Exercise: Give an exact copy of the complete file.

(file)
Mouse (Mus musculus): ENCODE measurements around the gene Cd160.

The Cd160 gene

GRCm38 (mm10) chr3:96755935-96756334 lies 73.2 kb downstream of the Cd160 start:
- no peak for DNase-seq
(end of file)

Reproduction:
Mouse (Mus musculus): ENCODE measurements around the gene Cd160.

The Cd160 gene

GRCm38 (mm10) chr3:96755935-96756334 lies 73.2 kb downstream of the Cd160 start:
- no peak for DNase-seq